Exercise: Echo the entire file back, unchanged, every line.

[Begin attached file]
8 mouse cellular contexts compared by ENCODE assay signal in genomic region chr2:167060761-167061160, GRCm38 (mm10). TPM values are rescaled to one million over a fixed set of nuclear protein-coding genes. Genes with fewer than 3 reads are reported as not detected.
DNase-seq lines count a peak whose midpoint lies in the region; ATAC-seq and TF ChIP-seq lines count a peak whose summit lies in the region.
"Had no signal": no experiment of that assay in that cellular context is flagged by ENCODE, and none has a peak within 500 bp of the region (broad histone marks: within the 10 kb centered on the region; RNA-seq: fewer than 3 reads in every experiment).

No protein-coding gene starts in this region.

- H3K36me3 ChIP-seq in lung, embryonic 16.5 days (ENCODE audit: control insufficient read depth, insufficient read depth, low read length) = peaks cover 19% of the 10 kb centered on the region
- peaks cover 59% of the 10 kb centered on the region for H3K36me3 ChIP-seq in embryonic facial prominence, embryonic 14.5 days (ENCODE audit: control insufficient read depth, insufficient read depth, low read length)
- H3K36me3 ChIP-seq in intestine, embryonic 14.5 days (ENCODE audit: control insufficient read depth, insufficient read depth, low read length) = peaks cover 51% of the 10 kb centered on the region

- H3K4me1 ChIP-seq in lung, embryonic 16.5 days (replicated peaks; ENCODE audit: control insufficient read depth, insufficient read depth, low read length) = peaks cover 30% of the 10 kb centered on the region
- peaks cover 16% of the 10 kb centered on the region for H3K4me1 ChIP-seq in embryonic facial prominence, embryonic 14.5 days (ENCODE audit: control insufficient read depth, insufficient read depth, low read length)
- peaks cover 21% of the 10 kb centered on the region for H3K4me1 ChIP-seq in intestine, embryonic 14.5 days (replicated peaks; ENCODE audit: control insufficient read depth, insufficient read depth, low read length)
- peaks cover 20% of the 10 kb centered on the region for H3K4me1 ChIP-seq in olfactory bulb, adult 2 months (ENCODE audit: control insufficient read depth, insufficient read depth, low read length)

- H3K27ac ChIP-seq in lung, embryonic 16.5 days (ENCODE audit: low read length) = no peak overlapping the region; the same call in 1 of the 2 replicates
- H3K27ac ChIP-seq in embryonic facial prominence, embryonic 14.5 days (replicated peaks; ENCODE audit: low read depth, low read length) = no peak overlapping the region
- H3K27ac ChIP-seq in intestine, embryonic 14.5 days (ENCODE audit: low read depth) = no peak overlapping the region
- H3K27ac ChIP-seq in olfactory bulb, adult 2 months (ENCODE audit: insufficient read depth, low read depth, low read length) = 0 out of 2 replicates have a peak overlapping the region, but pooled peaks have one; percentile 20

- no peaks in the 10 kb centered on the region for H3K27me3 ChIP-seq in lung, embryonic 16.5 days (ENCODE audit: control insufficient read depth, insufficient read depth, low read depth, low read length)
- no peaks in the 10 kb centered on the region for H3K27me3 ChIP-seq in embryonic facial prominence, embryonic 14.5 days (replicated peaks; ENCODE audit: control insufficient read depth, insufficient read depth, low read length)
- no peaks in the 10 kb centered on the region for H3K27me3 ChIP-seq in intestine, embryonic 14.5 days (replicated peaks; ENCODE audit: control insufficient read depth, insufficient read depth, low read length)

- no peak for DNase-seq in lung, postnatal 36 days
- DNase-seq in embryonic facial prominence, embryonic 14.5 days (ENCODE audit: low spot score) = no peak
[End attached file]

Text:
8 mouse cellular contexts compared by ENCODE assay signal in genomic region chr2:167060761-167061160, GRCm38 (mm10). TPM values are rescaled to one million over a fixed set of nuclear protein-coding genes. Genes with fewer than 3 reads are reported as not detected.
DNase-seq lines count a peak whose midpoint lies in the region; ATAC-seq and TF ChIP-seq lines count a peak whose summit lies in the region.
"Had no signal": no experiment of that assay in that cellular context is flagged by ENCODE, and none has a peak within 500 bp of the region (broad histone marks: within the 10 kb centered on the region; RNA-seq: fewer than 3 reads in every experiment).

No protein-coding gene starts in this region.

- H3K36me3 ChIP-seq in lung, embryonic 16.5 days (ENCODE audit: control insufficient read depth, insufficient read depth, low read length) = peaks cover 19% of the 10 kb centered on the region
- peaks cover 59% of the 10 kb centered on the region for H3K36me3 ChIP-seq in embryonic facial prominence, embryonic 14.5 days (ENCODE audit: control insufficient read depth, insufficient read depth, low read length)
- H3K36me3 ChIP-seq in intestine, embryonic 14.5 days (ENCODE audit: control insufficient read depth, insufficient read depth, low read length) = peaks cover 51% of the 10 kb centered on the region

- H3K4me1 ChIP-seq in lung, embryonic 16.5 days (replicated peaks; ENCODE audit: control insufficient read depth, insufficient read depth, low read length) = peaks cover 30% of the 10 kb centered on the region
- peaks cover 16% of the 10 kb centered on the region for H3K4me1 ChIP-seq in embryonic facial prominence, embryonic 14.5 days (ENCODE audit: control insufficient read depth, insufficient read depth, low read length)
- peaks cover 21% of the 10 kb centered on the region for H3K4me1 ChIP-seq in intestine, embryonic 14.5 days (replicated peaks; ENCODE audit: control insufficient read depth, insufficient read depth, low read length)
- peaks cover 20% of the 10 kb centered on the region for H3K4me1 ChIP-seq in olfactory bulb, adult 2 months (ENCODE audit: control insufficient read depth, insufficient read depth, low read length)

- H3K27ac ChIP-seq in lung, embryonic 16.5 days (ENCODE audit: low read length) = no peak overlapping the region; the same call in 1 of the 2 replicates
- H3K27ac ChIP-seq in embryonic facial prominence, embryonic 14.5 days (replicated peaks; ENCODE audit: low read depth, low read length) = no peak overlapping the region
- H3K27ac ChIP-seq in intestine, embryonic 14.5 days (ENCODE audit: low read depth) = no peak overlapping the region
- H3K27ac ChIP-seq in olfactory bulb, adult 2 months (ENCODE audit: insufficient read depth, low read depth, low read length) = 0 out of 2 replicates have a peak overlapping the region, but pooled peaks have one; percentile 20

- no peaks in the 10 kb centered on the region for H3K27me3 ChIP-seq in lung, embryonic 16.5 days (ENCODE audit: control insufficient read depth, insufficient read depth, low read depth, low read length)
- no peaks in the 10 kb centered on the region for H3K27me3 ChIP-seq in embryonic facial prominence, embryonic 14.5 days (replicated peaks; ENCODE audit: control insufficient read depth, insufficient read depth, low read length)
- no peaks in the 10 kb centered on the region for H3K27me3 ChIP-seq in intestine, embryonic 14.5 days (replicated peaks; ENCODE audit: control insufficient read depth, insufficient read depth, low read length)

- no peak for DNase-seq in lung, postnatal 36 days
- DNase-seq in embryonic facial prominence, embryonic 14.5 days (ENCODE audit: low spot score) = no peak